12. Then it has been suggested that we should interfere because while the accused was found guilty under Section 19(f) Arms Act, he was not guilty under Section 20. I can only say that it seems to me to be a plain case under Section 20. Section 19(f) deals with the mere question of having in possession or under control a weapon. A person may commit a breach of the law so far as that is concerned without being guilty of anything much worse than negligence or inattention. But Section 20 provides a heavier penalty in cases of possession where there is an element of concealment. As regards that the accused himself does not complain that he is not guilty. He did not do so in the trial Court and he has not done so in his memorandum of appeal to us. I am bound to say that in this matter on the facts disclosed I agree with the lower Court that he is guilty under Section 20. Here is a man who, according to his own statement in open Court, and certainly according to the evidence was in possession of a revolver and cartridges. He gave the revolver to somebody for the purpose of keeping it concealed. It is evident that his possession of this revolver was at any rate in some way connected with his political opinions because he asked for a heavy punishment and said 'freedom first'; and it is a little difficult to see what this could have to do with the case unless he was a person who was committing a breach of the Arms Act in connexion with his political activities.

13. I cannot say that it is in any way evident to me that there is any necessity for minimizing the gravity of the offence. One can see easily enough what was quite likely to happen. If a person of such political opinions as are in some way connected with a revolver was keeping the revolver concealed in the custody of a friend, then there is a high probability that sooner or later this revolver would be found to have been used by somebody very probably by somebody of the age of 16 or 17. It is very necessary at the present time, when there is clear evidence of revolvers being kept in connexion with political movements, that the offence when it ia made plain should be visited with a severe punishment. The accused said nothing to the trial Magistrate to show that he was in any way repentant. He appears to be a person who did his very best by bravado to adopt a contumacious attitude as long as he could. In these circumstances, the Special Magistrate thought that the maximum sentence prescribed by the law for offences under Section 20 would be appropriate. I am bound to say that I saw no reason for this Court to disagree with him. It is a heavy sentence even for an offence under Section 20 and it is the maximum sentence; but it is very necessary that the powers of the Court should be employed in putting down these very dangerous crimes of possession and concealment of arms. I cannot think that there is anything in this case calling for interference by this Court and I should be of the same opinion whether this matter came before us in appeal or in revision.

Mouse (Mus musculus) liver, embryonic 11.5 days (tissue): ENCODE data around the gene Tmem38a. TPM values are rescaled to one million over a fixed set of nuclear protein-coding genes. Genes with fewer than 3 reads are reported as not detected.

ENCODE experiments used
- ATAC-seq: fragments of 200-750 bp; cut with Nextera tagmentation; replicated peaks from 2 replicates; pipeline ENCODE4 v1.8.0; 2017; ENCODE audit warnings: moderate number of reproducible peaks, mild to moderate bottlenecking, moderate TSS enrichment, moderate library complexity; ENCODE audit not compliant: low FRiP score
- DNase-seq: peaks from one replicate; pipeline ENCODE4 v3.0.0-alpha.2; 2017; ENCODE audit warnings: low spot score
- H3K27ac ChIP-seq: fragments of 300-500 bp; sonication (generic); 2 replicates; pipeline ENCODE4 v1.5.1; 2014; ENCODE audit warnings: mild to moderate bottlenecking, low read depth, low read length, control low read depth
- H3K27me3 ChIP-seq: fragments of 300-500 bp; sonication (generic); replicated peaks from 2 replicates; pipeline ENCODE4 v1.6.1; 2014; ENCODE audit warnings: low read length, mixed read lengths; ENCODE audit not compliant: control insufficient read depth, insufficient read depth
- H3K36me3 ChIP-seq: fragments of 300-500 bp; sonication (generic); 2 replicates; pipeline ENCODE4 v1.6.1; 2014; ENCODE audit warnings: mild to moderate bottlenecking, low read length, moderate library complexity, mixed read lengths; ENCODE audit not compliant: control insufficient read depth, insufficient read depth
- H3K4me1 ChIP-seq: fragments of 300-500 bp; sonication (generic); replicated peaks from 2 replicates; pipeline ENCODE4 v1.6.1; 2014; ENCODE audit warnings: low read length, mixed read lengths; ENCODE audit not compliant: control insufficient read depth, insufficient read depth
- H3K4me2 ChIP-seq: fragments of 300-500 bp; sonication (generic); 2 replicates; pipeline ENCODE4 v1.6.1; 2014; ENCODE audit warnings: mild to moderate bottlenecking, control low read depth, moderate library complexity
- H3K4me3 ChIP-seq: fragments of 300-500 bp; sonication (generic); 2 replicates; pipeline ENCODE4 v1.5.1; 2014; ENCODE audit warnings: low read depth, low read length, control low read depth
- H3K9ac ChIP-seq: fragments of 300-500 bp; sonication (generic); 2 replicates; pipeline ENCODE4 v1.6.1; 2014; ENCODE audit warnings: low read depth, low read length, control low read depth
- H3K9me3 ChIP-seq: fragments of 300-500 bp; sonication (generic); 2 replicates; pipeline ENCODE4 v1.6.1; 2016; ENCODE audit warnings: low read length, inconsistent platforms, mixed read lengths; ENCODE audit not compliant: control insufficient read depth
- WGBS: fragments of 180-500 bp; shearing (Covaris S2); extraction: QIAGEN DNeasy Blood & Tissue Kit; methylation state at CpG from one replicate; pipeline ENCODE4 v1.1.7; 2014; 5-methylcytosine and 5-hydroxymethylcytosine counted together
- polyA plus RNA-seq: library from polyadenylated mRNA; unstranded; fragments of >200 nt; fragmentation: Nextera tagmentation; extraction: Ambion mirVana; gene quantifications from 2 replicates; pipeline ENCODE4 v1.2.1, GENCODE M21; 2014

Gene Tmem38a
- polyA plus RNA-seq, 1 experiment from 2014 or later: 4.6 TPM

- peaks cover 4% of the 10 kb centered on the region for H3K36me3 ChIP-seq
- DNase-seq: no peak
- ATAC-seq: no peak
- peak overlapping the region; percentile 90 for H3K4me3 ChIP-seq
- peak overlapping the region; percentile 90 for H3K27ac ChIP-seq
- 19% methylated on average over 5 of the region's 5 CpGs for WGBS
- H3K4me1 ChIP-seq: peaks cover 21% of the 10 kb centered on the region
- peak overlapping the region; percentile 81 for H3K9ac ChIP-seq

14. On the merits therefore the appeal to Section 107, Government of India Act, does not in this case avail the accused at all. I desire to say nothing in the present judgment about the meaning of the word 'superintendence' as it occurs in Section 107, Government of India Act and Section 15 of the Act of 1861. When necessary, it may be a proper thing to examine the decisions so as to come to some conclusion as to the way in which the ultimate powers of the High Court under these sections should be regarded. It is not necessary at the present instance to do so and I prefer to wait till it becomes necessary before laying down any principle. The result is that the appeal is dismissed.

Pearson, J.

15. I agree.